Financial markets began the week on a nervous footing as the world waited for the next move in the unfolding crisis in the Middle East.

Analysts signalled that dangers persist for the global outlook following Iran’s direct assault on Israel at the weekend, despite a relatively calm opening to markets on Monday. Iran retaliated to the attack on its embassy in Damascus, Syria, which resulted in the death of a senior commander, by launching a drone and ballistic missile assault on Israel, though the threat was largely dealt with by Israeli defences and allies.

Israel has not admitted responsibility for the Damascus attack and the world is waiting to see how it will respond to the attack by Iran, as allies urged caution and a need to de-escalate the crisis.

The FTSE lost a modest amount ground in a relatively calm opening yesterday, regaining some ground as the session progressed after falling in early trading, while Brent Crude gave up some of the gains made on Friday. In mid-afternoon trading, Brent crude for June delivery was $89.72, down from $90.45 at Friday’s close.

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In the US, futures tied to the Dow Jones Industrial Average, S&P 500 and Nasdaq-100 made gains following last week’s sell-offs, boosted by strong results from investment bank Goldman Sachs.

But while financial markets appeared to be taking events in the Middle East in their stride, there were concerns that dangers still lie ahead.

Nigel Green, chief executive of investment advisor deVere Group, warned a “slight relief rally” on Monday does not mean investors can “sit back and relax”.

He said: “There seems to be an element of a slight relief rally because, so far at least, Israel’s [Prime Minister Benjamin] Netanyahu appears to be following US President Joe Biden’s instruction not to retaliate and risk escalating the situation even further.

“However, the situation remains highly volatile and investors who are serious about protecting and growing their capital cannot now just sit back and relax.”

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Susannah Streeter, head of money and markets at stockbroker Hargreaves Lansdown, said the week started on a “fraught note, with unease still clouding sentiment”.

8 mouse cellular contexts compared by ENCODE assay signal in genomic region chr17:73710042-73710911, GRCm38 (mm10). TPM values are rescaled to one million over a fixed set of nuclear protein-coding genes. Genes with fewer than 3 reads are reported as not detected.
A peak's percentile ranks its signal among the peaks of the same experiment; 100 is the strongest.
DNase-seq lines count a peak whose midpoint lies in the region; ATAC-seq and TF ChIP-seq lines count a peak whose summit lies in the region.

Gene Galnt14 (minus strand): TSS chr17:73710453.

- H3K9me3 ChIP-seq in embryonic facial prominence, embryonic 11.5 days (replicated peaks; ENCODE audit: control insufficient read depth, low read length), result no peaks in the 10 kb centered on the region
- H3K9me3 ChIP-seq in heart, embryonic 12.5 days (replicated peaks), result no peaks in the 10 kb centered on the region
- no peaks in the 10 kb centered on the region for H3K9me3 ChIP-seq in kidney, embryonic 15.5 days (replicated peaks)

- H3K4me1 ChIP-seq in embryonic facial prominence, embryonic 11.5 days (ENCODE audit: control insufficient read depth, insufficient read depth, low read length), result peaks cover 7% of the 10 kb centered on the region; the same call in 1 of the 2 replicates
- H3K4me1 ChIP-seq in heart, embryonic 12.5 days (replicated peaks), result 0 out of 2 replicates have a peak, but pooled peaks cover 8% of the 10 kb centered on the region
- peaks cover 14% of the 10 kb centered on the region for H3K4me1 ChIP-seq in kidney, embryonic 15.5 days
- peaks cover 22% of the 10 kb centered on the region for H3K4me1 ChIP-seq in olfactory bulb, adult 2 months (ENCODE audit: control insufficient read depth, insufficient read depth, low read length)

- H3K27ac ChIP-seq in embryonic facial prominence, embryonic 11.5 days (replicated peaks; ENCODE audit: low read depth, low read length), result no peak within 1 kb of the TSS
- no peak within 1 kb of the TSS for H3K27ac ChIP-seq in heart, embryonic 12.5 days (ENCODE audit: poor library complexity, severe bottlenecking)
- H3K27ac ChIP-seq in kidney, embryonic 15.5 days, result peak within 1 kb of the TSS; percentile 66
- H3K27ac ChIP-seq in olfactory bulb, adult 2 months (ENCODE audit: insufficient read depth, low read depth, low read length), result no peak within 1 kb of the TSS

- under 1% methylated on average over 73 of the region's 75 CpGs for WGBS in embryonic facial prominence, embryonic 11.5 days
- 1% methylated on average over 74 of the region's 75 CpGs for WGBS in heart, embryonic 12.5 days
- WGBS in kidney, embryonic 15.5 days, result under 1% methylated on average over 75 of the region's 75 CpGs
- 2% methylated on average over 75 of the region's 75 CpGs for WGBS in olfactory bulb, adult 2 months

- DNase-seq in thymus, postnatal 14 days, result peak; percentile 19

Ms Streeter said: “Investors are on alert for retaliatory action following Iran’s attack on Israel. Fears are brewing that a dangerous new episode of escalating conflict is about to roll. All eyes are on diplomatic efforts being made to diffuse the situation which have helped bring down a spike in oil prices.

“The FTSE 100 has been on the back foot in early trade, retreating away from record levels which the index flirted with on Friday. Although defence company BAE Systems has gained fresh ground amid expectations of higher military spending, energy stocks are on the back foot, as oil prices have retreated a little.

“Concerns have also deepened about stubborn inflation in the United States, following a rebound in the headline CPI (consumer price index) rate in March. There’s now a big rethink taking place about when the Fed will be confident enough to cut interest rates, with more hopes sliding away from a June date and September being increasingly pencilled in instead. US retail sales figures out later today [Monday] will be watched closely for signs of continued consumer resilience.”

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Russ Mould, investment director at AJ Bell, said: “Oil prices had risen in anticipation of Iran’s action but have fallen back, though gold prices remain near-record highs which hints at continuing nervousness among investors. The situation remains fraught and, beyond the geopolitical and humanitarian implications, a more widespread conflict in the Middle East could see energy prices surge and unpick central banks’ careful efforts to bring down inflation.

“For now, the FTSE 100 remains within reach of its record high.”

Meanwhile, gold continues to be in high demand among investors, amid the continuing global unrest. The price of gold, which reached a record high last week, was fixed yesterday afternoon at $2,353.68 an ounce, compared with $2,397.12 at the previous close.

The FTSE-100 index at 3:45pm was down 20.78 at 7,974.80.